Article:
Sunday, January 07, 2018

Tonight's Movie: The Strange Love of Molly Louvain (1932) at UCLA

Last night was a wonderful evening in Westwood, enjoying a pre-Code double bill in the UCLA Film & Television Archive's new series Michael Curtiz: A Life in Film.

Alan K. Rode (seen in photos below) was on hand to sign his new book on the director and provide introductions for 35mm prints of FEMALE (1933) and THE STRANGE LOVE OF MOLLY LOUVAIN (1932).

In the well-attended audience for the screenings were Ann Dvorak biographer Christina Rice, film historian Michael Schlesinger, and film locations expert John Bengtson, who I was happy to meet; I greatly admired his book SILENT VISIONS.

It was also terrific to see several friends from the L.A. classic film community! What a fun evening enjoying a pair of films from that brief, unique time period in Hollywood history, the pre-Code era.

I hadn't seen FEMALE (1933) in nearly a decade. It's one of my favorite pre-Codes, featuring handsome (pre-mustache!) George Brent, fabulous set design (including a Frank Lloyd Wright house and the FOOTLIGHT PARADE swimming pool -- and that organ perched high on a wall!), "Shanghai Lil" playing on the record player, and a super-fast one-hour running time.

Ruth Chatterton (seen below with Brent) is an interesting leading lady, Robert Grieg is perfection as her butler, and since I've seen Johnny Mack Brown in so many Westerns in the last few years it was fun to see him in this early role as one of Chatterton's temporary romantic targets.

Michael Curtiz was actually one of a trio of directors to work on FEMALE, brought in to work on Brown's scenes, but he was the one who ended up with the screen credit.

Curtiz directed all of the second film of the night, THE STRANGE LOVE OF MOLLY LOUVAIN. As is the case with many pre-Codes, the lead characters are for the most part flawed, but Curtiz moves the tragic melodrama along in a brisk 73 minutes, with Lee Tracy's disreputable reporter helping to lighten the mood, at least!

As the movie begins, a woman is crying. It's Molly (Ann Dvorak), who is being comforted by her wealthy boyfriend Ralph (Don Dillaway). We're not initially certain just how serious the problem is, though we have a good guess or two, but shortly after Ralph unexpectedly dumps Molly we learn that she was expecting his baby. The cad high-tailed it out of town with his mother!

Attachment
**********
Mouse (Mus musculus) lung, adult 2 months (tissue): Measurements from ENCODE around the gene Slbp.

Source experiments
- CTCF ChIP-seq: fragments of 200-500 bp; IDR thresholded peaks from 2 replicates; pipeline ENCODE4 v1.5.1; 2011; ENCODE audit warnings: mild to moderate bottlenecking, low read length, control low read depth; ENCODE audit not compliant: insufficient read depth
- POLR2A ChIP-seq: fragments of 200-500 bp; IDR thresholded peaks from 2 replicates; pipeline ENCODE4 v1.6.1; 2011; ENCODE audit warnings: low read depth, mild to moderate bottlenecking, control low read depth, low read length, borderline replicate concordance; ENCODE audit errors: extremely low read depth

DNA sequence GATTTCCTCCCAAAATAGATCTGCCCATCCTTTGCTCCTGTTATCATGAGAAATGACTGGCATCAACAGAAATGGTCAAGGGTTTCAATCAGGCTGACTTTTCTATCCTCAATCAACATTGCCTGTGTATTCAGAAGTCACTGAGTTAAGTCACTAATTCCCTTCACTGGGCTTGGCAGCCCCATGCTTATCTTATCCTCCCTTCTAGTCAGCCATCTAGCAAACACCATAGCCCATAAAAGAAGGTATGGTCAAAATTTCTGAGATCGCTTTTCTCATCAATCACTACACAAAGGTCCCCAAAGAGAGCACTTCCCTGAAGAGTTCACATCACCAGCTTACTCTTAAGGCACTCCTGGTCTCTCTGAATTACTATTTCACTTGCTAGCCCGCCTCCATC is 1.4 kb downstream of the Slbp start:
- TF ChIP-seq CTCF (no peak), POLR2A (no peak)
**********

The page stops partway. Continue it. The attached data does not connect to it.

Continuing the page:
Molly wants to leave town and hits the road with slimy salesman/minor criminal Nicky Grant (Leslie Fenton). A few years later she stows baby Ann Marie (Jackie Lyn Dufton) with a babysitter and is reunited with old friend Jimmy (Richard Cromwell), who wants to marry her, and she also meets reporter Scotty Cornell (Tracy), who doesn't know Molly's real name and just wants her for a good time.

Molly and Jimmy are in hot water due to Nicky's latest crime, and little does Scotty know that his plot to force Molly to give herself up to the cops is going to impact the new woman in his life -- a woman he's falling in love with despite himself.

The plot's kind of a perpetual downer, which made it less fun than FEMALE, but Dvorak is solid as she always is as tragic Molly, who makes a string of poor choices leading to her downward spiral. The film reminded me a bit of her THREE ON A MATCH (1932) from the same year, in which she was quite unforgettable.

Tracy's Cornell is no good, but he livens things up in that fast-talking Tracy way, and his habit of tossing around the telephone when he picks it up is memorable. Cromwell is kind of drippy as the good boy, and Fenton is a very believable sleaze we first meet when he's a nylon salesman.

For me the best fun in the movie was recognizing all the character players. I might have yelped a tiny bit in pleasure when a pack of reporters spilled into the police station led by George Chandler. How many times did that man play a reporter in his career?!

The cops include Selmer Jackson, Pat O'Malley, Guy Kibbee, and J. Farrell MacDonald, and wonderful Louise Beavers has a scene as well.

The movie was filmed in black and white by Robert Kurrle, who sadly died the same year the movie was released. He shot a number of memorable pre-Codes, with his final film being THE MATCH KING (1932).

THE STRANGE LOVE OF MOLLY LOUVAIN is available on DVD from the Warner Archive. It also had a VHS release in the Forbidden Hollywood series.

All in all, a most enjoyable evening "at the movies"! For upcoming titles in this series, which runs through March, please visit my post on the series.


Blogger Vienna said...

Sounds a terrific evening! And two good titles. Love Ann Dvorak.

9:11 AM  
Blogger Laura said...

It really was, Vienna! Glad to see another of Ann's films on a big screen.

Best wishes,

9:28 AM  

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